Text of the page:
This year’s MD&M East, an expo that spans medtech, packaging, automation, plastics, design, and quality for the largest design and manufacturing event in the East, was a low-attendance, high-quality show that formed the backdrop for interesting conversations. What’s next for medtech? What are the implications for product development, product launch, suppliers, and consumers?
Panelists, presenters, and exhibitors posed important questions:
What is required for digital transformation in healthcare?
Digital transformation applies to more than just medical devices—it applies to the entire buying cycle. For the first time, tech and B2C experts are taking leadership positions in traditional medical device companies, bringing fresh perspectives to product development and product marketing. These companies are recognizing trends in patient consumerism and their changing expectations.
These leaders are addressing the barriers to digital transformation: coding issues—there is no recognized category for digital health in Medicare, cyber security; and the need to turn data into actionable information. Companies must structure data points for today and tomorrow—what data may be useful for future product innovation—and aggregate in a way that leads to trustworthy conclusions.
What role do AI and machine learning play in the future of healthcare?
AI has a role throughout the buyer cycle. From access to education and specialists, appointments, payments, diagnostics, post-operative recovery tracking and monitoring of chronic conditions, AI has the potential to enable innovation. AI represents a $10B opportunity in 5 years, $30B in 10 years for digital health. AI can’t be an after-thought, though: it requires robust, cross-functional engagement, and a clear path to monetization. It also requires companies to re-think their traditional go-to-market strategy: the digital health space is evolving quickly, and the market is flooded with stand-alone apps.
How do we improve the customer experience in healthcare?
Like the flywheel, we need to think of the healthcare consumer’s full experience and remove points of friction. Many companies are creating separate segments for digital health, recognizing the need for fresh perspectives and a significant departure from traditional product launch. Voice of the Customer (VOC), Voice of the Organization, and Voice of Data are all critical and need to be approached without the bias of “the way we do things” and preconceived assumptions.
Customer experience (CX) and user interface (UI) have caused adoption issues to date. As one panelist put it, “no one taught you how to use your uber app.” Now B2C product managers, tech leaders, and traditional medical device leaders are invited to the table to define digital health.
How do we monetize digital health?
Companies like Livongo have already seen success launching diabetes control technology at “no-cost” to the consumer by tapping into existing payor codes. Another, a software add-on for CAT scans that can lead to faster diagnosis of stroke, was also able to latch onto existing codes. While the payor landscape is increasingly complex, any viable technology’s main benefit should be to the patient; but in many cases, it’s an efficiency for the physician, which may not be billable. Medical device companies need to identify where they fit in the value chain. It goes back to traditional marketing: who is the customer? What is the value proposition?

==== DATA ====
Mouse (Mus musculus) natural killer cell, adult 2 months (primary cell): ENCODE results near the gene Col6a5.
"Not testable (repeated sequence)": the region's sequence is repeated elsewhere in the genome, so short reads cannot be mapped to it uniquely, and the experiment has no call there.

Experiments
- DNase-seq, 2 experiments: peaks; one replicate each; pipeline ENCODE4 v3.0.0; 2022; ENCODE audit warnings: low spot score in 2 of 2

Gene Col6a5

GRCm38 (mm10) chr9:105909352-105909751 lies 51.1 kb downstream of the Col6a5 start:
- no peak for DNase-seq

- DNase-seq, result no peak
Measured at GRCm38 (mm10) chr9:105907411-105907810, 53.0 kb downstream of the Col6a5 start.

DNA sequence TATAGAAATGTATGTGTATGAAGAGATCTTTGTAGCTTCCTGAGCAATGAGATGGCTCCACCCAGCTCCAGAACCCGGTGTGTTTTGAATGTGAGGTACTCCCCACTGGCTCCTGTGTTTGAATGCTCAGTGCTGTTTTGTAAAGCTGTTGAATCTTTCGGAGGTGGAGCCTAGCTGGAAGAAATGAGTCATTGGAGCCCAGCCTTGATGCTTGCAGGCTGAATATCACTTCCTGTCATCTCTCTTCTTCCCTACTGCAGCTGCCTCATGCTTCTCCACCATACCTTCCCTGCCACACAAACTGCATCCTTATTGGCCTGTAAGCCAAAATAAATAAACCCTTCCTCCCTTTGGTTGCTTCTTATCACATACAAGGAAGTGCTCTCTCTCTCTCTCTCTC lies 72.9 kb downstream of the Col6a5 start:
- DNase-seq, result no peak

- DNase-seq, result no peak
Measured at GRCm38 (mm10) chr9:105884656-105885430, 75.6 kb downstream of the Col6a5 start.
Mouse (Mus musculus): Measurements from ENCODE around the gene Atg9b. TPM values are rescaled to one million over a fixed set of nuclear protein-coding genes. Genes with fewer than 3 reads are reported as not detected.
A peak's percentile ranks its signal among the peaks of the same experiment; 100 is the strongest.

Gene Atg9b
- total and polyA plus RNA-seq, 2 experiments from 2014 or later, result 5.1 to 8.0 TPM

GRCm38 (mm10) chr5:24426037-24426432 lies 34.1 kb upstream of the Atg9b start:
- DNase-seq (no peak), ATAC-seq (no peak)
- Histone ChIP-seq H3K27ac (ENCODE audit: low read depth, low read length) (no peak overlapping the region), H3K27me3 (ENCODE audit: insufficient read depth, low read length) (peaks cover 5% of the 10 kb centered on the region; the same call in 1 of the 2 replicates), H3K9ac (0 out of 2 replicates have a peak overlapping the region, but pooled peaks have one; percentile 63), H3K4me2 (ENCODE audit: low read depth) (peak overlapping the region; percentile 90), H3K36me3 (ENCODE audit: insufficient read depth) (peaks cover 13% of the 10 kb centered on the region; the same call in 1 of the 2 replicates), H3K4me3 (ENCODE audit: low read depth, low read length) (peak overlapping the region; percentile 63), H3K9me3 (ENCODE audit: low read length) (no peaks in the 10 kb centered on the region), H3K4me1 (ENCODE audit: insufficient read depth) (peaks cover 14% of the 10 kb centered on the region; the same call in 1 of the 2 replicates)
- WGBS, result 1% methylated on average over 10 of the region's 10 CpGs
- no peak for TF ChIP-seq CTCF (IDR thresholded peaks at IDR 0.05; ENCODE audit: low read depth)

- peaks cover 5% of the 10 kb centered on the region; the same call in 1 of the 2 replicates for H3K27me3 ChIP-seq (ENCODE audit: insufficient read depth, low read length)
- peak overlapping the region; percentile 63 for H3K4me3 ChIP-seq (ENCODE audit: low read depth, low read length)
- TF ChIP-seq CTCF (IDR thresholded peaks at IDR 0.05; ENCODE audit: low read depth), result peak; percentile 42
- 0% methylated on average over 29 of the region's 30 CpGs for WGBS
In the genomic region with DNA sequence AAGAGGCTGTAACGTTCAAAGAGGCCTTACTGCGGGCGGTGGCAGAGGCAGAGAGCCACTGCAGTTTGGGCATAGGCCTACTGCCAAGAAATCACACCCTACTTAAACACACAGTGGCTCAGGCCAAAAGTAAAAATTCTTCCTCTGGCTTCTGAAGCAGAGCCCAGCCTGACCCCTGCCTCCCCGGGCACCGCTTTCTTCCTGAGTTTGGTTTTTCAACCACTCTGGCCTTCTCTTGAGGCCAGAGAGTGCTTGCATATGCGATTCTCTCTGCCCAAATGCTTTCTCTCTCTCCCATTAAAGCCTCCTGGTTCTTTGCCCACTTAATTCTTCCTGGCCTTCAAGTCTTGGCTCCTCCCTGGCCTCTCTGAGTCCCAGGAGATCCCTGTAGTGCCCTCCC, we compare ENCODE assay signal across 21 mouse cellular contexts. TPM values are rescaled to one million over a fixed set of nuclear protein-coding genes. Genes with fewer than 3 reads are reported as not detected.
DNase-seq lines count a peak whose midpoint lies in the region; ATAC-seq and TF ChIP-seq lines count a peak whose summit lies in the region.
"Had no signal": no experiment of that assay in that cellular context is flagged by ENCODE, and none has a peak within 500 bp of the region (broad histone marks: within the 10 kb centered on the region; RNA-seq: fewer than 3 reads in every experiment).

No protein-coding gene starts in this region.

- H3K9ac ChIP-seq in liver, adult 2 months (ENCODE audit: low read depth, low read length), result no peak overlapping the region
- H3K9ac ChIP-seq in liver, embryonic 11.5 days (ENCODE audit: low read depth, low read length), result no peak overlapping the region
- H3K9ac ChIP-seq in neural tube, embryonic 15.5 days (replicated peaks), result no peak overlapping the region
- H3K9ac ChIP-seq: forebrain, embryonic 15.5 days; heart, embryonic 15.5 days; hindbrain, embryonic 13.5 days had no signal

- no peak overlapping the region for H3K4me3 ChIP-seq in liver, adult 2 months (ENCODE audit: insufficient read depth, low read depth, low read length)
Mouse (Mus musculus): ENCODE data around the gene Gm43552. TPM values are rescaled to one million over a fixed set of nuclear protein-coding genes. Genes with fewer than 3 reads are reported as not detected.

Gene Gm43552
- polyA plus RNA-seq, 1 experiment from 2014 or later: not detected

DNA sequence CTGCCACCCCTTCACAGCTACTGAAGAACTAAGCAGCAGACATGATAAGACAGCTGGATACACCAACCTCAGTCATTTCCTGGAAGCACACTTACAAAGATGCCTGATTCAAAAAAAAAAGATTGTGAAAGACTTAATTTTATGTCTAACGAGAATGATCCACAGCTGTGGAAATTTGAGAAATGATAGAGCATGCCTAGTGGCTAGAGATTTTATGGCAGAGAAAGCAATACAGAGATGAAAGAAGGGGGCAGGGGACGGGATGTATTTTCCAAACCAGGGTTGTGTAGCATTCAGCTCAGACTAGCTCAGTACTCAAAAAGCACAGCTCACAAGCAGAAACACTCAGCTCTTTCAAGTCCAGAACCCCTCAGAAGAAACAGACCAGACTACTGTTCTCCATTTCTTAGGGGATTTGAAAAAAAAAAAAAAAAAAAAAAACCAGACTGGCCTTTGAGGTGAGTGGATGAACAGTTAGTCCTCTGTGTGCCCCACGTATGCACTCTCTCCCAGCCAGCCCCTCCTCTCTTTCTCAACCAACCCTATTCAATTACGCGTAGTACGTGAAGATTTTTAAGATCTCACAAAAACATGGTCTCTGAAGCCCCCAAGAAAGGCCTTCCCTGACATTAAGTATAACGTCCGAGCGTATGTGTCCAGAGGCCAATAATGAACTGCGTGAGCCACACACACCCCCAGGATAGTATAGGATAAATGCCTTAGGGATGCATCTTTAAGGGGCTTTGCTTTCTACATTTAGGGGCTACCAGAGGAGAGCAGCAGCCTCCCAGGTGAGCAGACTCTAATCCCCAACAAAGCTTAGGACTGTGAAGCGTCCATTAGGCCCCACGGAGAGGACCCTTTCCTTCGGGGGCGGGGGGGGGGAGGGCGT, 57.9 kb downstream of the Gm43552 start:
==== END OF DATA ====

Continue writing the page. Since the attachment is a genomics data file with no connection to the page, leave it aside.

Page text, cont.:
What lasting impact will COVID have on the future of digital health?
With the sudden growth in at-home care and so many positive experiences in telemedicine for new users, consumers and physicians alike, the time for digital health may be now. Tech users are more sophisticated, regardless of generation, and are taking a more active role in their own care. Physicians, too, are in an age of data-driven decision-making and are embracing the assistance of technology. Even with its existing limitations, telemedicine, which saw a 63x increase in the pandemic, offers some benefits: fewer physical barriers to visits, and more context in fields like pediatrics with a view into patients’ homes.
One barrier, however, is that in the pandemic, many medical device companies lost their venue for collaboration. Remote and hybrid product development presents challenges to innovation. [Read our guide to leading hybrid teams here]. It demands strong cross-functional alignment without a natural setting for it.
What fundamental changes are required to make digital health a reality?
Medical device companies need to address their foundational approach to cyber security, data governance, product development, and product launch. They’ll also need to build organizational “muscle” in cross-functional alignment, customer experience (CX) to ensure adoption, and re-think their customer profiles and payor models. The amount of investment in the field of digital health is an encouraging sign but is a significant shift in expectations from tech: larger investments, longer product development cycles.
Digital health and the digital transformation required demand a strong marketing strategy and organizational change management. Download our Digital Transformation eBook to learn more.